Taking mental health services what we now have in Australia is a division of roles and responsibilities between commonwealth, state and territory governments and the non-government sector which includes the for profit and not-for profit sectors. For individuals who experience acute and severe mental ill illness, state and territory governments deliver episodes of care in public acute and psychiatric hospital settings, or in specialised community mental health care setting. However, for individuals who do not qualify for this care, but whom still experience moderate to severe mental ill health and require a high-level of support, there is no publicly funded service equivalent. If you are fortunate and suffer with a permanent and significant disability from your mental illness, you may be eligible to enter the ‘disability’ sector and receive psycho-social support.

Without access to a seamless care pathway, often the only option for people is to pay high out of pocket costs and receive one-on-one care in a community setting. For those with private health insurance the prevailing option is inpatient care. Historically, there hasn’t been any service option for this group that delivers flexible, multidisciplinary, community-based care.
From where I sit it is this division of responsibility along with the way services and care are funded that is preventing the better integration of care, particularly mental health care. To navigate through this complex fragmented system, while living with a mental illness is a well-known and documented challenge.

The Bupa Foundation recently refocussed its research approach to better understand the system barriers to better integration of mental health services and how they may be overcome. For example, did technology have a role to play in this? Two projects were funded in 2019 for a total of $1mill to be completed in a 2-year time frame. The approach was to test and learn and to share the learnings as the research progressed. The need we identified was for new and progressive mental health models of care that met the needs of the consumer, understanding the limitations of the current models and the funding levers. We want to build the evidence around the effectiveness of innovative integrated community-based models of care.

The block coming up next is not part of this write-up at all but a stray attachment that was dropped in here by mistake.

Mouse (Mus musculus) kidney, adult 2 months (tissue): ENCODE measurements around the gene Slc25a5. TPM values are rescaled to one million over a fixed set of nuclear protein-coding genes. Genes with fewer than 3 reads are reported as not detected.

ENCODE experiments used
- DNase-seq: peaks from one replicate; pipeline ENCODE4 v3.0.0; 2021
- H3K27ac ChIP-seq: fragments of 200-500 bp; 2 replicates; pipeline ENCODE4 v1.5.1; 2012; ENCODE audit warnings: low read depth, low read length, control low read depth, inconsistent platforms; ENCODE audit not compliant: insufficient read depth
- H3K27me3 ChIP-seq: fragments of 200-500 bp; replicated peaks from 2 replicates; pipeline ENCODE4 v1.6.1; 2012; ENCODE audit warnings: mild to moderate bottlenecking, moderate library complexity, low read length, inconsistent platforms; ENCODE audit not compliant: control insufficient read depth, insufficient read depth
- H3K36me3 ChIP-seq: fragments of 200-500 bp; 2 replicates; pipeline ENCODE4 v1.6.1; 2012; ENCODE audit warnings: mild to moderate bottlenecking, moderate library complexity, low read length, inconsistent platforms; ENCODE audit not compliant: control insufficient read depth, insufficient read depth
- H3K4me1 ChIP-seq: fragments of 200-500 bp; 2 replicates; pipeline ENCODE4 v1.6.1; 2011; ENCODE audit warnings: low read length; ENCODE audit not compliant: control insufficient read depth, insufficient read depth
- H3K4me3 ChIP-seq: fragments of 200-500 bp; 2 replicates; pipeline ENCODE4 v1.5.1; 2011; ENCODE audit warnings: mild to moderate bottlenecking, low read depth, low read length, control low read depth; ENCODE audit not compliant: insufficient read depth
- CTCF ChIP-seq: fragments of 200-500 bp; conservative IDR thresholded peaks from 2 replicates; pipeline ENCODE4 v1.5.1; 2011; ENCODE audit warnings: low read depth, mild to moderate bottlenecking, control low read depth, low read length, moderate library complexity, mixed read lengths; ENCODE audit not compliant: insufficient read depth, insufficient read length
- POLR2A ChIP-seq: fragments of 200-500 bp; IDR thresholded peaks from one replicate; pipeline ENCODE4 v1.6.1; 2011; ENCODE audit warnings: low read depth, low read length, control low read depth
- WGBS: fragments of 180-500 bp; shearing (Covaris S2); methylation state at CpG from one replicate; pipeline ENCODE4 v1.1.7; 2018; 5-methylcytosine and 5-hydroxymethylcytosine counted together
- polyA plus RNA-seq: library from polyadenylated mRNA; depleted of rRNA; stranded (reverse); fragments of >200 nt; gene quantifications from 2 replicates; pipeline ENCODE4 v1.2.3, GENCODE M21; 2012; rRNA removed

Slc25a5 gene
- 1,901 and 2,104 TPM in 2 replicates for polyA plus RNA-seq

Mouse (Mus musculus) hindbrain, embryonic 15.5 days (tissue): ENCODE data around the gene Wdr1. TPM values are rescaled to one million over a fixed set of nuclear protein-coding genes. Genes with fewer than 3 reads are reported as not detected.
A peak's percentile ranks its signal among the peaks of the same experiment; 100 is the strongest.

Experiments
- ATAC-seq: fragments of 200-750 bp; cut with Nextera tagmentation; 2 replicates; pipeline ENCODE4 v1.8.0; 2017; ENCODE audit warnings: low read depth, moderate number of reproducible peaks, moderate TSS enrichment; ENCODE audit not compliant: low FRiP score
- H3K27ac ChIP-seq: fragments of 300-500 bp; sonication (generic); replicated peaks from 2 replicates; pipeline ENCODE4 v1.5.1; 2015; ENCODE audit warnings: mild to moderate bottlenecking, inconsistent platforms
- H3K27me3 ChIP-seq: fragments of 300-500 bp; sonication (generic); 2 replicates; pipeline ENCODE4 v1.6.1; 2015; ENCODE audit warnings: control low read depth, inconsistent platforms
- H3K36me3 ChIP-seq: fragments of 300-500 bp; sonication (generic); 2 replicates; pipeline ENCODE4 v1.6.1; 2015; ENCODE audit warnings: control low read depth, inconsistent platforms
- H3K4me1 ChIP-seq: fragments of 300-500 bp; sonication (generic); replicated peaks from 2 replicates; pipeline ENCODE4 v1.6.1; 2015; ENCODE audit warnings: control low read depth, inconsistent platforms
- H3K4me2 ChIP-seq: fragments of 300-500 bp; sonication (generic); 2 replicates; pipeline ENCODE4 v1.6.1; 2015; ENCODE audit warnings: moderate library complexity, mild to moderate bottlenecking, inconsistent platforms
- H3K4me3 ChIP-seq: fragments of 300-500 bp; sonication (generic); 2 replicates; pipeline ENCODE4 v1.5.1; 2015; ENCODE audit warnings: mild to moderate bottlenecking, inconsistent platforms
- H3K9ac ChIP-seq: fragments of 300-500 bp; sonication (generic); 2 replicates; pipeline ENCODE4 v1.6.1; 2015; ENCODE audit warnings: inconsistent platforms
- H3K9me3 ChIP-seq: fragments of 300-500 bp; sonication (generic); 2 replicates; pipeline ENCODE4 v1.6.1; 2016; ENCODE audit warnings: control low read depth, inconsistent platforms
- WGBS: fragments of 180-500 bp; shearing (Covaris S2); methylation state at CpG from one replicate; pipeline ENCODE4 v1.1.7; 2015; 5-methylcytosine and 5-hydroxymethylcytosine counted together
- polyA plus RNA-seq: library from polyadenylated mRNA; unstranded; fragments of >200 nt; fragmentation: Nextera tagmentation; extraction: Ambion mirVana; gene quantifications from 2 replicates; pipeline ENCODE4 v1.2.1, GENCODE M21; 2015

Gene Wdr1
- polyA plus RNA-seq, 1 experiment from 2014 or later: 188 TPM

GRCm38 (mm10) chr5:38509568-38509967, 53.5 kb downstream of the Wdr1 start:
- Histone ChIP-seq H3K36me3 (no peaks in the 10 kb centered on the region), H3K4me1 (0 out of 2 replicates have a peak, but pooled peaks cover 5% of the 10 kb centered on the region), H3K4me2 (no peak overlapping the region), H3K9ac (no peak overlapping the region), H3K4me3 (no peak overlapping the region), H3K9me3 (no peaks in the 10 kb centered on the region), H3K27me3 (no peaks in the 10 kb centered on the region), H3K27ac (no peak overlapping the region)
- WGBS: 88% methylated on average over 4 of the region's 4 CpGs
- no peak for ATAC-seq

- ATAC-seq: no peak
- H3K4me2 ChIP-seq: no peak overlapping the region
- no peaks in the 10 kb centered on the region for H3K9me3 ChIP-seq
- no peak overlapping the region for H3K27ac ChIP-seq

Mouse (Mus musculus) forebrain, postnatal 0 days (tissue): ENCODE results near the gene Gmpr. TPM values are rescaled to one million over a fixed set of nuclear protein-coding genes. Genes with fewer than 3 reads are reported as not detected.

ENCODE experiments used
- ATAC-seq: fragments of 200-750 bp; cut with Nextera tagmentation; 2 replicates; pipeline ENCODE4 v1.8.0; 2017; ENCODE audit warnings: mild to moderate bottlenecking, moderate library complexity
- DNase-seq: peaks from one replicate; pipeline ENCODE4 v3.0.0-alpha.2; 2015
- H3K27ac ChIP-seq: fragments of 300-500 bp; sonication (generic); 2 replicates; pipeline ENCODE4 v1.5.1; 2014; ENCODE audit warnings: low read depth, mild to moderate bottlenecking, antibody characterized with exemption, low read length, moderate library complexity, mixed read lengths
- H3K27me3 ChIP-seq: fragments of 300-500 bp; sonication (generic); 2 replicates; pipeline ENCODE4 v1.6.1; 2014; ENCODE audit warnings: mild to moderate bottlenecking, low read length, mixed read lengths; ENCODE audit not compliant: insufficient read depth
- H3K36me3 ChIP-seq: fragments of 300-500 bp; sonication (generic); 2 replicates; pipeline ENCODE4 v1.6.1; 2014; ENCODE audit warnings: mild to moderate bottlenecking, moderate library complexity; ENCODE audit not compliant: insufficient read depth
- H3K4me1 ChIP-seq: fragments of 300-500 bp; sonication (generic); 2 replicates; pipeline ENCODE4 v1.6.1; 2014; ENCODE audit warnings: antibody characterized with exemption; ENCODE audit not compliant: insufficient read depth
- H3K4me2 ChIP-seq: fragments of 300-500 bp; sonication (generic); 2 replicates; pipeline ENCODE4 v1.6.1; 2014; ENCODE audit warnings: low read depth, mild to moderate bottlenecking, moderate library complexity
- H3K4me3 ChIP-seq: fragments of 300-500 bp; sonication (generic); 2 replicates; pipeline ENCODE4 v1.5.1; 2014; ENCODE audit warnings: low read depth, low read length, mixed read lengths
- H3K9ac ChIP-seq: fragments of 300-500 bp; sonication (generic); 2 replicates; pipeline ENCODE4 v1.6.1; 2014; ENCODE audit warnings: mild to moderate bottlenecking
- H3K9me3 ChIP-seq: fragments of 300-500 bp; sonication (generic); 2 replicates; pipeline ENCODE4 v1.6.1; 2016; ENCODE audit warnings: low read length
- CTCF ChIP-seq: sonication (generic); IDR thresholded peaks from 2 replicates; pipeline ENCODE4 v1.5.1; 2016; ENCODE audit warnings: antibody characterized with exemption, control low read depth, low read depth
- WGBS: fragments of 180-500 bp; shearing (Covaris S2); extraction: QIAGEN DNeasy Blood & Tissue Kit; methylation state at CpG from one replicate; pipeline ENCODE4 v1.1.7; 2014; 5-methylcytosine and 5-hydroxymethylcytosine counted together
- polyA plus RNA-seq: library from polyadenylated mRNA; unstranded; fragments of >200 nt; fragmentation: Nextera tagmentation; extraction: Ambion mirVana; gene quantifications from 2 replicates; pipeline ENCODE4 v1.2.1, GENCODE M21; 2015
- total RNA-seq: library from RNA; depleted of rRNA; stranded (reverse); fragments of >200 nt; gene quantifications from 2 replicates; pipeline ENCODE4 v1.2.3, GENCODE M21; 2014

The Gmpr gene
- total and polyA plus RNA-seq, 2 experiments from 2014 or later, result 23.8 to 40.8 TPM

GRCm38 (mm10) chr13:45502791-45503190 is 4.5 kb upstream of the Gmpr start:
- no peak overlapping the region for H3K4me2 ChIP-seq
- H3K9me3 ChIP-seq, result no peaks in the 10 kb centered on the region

The two projects funded included the Brain and Mind Centre at Sydney University who are investigating how technology can make it easier for young people with emerging mood or psychotic disorders to navigate the mental health system. The second project is with a large regional PHN who have introduced a stepped care community model combined with a centralised intake, triage ad monitoring system. The project is to examine and assess the impact of this model on consumers, particularly young adults.

Both projects in their own way are helping us better understand how the “system” works, one using system modelling to gather a detailed understanding of how individuals and providers interact as care is delivered across multiple settings by multiple providers. The other one is gaining a better understanding of how consumers utilise mental health services across hospitals, primary care and the community sector and the impact on their emotional and physical wellbeing.

At the Bupa Foundation we want to walk together towards a world in which people with a mental illness are valued and treated as equals and can access the right care at the right time in the right place.

Annette Schmiede,  
Executive Leader,
Bupa Health Foundation